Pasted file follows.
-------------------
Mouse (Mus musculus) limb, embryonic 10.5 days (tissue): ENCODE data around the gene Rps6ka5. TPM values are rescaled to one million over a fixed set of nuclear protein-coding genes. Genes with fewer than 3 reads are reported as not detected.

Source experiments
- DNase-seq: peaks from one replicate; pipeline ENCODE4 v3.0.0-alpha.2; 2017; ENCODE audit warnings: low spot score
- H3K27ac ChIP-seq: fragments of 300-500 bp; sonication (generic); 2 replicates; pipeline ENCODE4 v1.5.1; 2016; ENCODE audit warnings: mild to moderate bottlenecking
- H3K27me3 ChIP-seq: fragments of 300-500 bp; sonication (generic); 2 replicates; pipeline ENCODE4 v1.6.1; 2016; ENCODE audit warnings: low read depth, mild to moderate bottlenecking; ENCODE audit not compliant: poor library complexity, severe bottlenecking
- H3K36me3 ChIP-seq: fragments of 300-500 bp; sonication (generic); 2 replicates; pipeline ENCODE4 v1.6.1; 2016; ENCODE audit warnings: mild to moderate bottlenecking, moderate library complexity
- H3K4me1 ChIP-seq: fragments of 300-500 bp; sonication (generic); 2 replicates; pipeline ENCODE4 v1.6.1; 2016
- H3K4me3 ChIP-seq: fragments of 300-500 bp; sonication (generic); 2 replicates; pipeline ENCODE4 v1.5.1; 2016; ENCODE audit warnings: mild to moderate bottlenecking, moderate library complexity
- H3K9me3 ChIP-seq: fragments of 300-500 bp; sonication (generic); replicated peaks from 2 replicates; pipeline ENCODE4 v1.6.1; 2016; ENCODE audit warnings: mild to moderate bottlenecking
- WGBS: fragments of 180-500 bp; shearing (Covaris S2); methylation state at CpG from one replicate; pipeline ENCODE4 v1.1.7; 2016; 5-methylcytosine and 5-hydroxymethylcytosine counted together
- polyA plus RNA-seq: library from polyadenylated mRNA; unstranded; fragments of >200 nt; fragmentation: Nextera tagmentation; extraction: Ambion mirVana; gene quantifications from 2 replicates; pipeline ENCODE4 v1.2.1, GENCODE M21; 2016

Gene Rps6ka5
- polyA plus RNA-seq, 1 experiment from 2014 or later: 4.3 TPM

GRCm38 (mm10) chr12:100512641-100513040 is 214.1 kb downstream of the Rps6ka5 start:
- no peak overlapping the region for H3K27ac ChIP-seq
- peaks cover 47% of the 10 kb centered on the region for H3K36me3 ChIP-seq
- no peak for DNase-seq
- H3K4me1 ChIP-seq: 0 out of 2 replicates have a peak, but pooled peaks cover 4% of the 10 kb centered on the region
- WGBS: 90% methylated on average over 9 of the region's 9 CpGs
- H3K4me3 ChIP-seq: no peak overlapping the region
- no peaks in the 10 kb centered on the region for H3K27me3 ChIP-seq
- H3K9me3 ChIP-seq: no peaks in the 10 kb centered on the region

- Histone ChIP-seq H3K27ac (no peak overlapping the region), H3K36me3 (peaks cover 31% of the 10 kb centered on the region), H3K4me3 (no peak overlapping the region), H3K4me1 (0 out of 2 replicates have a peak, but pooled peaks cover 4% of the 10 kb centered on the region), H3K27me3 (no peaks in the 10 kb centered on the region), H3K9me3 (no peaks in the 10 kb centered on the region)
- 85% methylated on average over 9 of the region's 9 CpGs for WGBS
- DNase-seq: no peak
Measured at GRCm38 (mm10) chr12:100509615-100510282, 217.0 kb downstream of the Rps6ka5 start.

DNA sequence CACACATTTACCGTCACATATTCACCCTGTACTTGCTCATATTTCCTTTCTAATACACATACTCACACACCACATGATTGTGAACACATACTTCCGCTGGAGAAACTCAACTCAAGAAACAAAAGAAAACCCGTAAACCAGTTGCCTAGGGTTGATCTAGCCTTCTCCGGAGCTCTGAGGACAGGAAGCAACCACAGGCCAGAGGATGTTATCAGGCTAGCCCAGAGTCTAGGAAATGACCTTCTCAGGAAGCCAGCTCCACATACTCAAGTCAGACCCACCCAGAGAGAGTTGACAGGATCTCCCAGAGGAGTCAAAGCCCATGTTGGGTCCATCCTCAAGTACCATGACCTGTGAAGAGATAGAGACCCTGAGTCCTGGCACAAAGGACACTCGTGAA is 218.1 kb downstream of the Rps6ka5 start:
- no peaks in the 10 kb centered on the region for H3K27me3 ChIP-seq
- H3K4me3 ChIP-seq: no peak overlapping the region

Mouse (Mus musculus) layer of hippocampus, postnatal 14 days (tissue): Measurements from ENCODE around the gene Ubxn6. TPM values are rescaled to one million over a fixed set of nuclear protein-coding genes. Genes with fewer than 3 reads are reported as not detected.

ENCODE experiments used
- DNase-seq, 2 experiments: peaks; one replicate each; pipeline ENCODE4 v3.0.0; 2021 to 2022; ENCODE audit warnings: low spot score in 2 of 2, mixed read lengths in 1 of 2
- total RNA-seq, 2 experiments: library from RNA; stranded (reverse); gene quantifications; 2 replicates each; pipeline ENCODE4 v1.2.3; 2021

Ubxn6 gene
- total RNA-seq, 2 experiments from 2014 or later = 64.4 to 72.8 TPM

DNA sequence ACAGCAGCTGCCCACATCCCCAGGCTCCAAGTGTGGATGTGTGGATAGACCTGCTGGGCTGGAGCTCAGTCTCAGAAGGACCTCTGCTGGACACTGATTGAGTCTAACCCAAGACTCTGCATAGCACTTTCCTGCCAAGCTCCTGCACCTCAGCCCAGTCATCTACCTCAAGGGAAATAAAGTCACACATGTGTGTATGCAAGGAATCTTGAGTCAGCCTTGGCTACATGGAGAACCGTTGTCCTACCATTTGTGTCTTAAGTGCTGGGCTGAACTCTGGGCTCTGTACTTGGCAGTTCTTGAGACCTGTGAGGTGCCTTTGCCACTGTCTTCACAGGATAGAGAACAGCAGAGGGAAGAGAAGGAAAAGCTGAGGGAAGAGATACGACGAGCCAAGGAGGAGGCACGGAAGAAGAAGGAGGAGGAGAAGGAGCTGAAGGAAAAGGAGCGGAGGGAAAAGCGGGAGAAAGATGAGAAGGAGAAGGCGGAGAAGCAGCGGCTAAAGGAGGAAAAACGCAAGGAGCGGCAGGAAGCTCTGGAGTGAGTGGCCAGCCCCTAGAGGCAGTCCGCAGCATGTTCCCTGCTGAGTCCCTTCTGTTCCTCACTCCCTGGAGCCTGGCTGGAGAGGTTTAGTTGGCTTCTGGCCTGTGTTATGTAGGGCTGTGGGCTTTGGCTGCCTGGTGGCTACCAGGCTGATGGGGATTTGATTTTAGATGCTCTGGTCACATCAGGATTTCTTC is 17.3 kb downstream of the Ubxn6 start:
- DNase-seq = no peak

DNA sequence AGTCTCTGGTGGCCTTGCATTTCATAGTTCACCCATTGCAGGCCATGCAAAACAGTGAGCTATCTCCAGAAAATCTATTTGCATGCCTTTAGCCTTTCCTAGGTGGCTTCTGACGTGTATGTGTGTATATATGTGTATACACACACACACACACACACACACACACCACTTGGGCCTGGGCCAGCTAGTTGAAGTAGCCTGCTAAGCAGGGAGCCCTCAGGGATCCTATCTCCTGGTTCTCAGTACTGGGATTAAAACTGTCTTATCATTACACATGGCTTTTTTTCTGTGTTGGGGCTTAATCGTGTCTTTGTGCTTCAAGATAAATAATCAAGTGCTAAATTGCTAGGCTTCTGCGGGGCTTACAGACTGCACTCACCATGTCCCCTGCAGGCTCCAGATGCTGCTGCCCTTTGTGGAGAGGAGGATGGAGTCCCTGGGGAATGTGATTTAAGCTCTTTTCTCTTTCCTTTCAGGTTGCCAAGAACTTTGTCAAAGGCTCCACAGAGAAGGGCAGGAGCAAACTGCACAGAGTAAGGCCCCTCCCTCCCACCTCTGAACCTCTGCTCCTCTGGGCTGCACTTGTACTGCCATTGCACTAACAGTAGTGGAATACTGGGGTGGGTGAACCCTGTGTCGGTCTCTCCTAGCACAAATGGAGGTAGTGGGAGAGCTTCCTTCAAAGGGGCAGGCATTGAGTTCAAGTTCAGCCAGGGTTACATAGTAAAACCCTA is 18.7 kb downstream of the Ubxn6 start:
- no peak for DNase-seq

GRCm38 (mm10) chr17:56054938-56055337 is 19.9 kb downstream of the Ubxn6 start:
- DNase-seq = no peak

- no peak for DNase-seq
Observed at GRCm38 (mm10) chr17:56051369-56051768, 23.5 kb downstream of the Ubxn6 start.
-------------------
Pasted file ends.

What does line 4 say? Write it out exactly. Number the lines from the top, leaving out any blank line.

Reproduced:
- H3K27ac ChIP-seq: fragments of 300-500 bp; sonication (generic); 2 replicates; pipeline ENCODE4 v1.5.1; 2016; ENCODE audit warnings: mild to moderate bottlenecking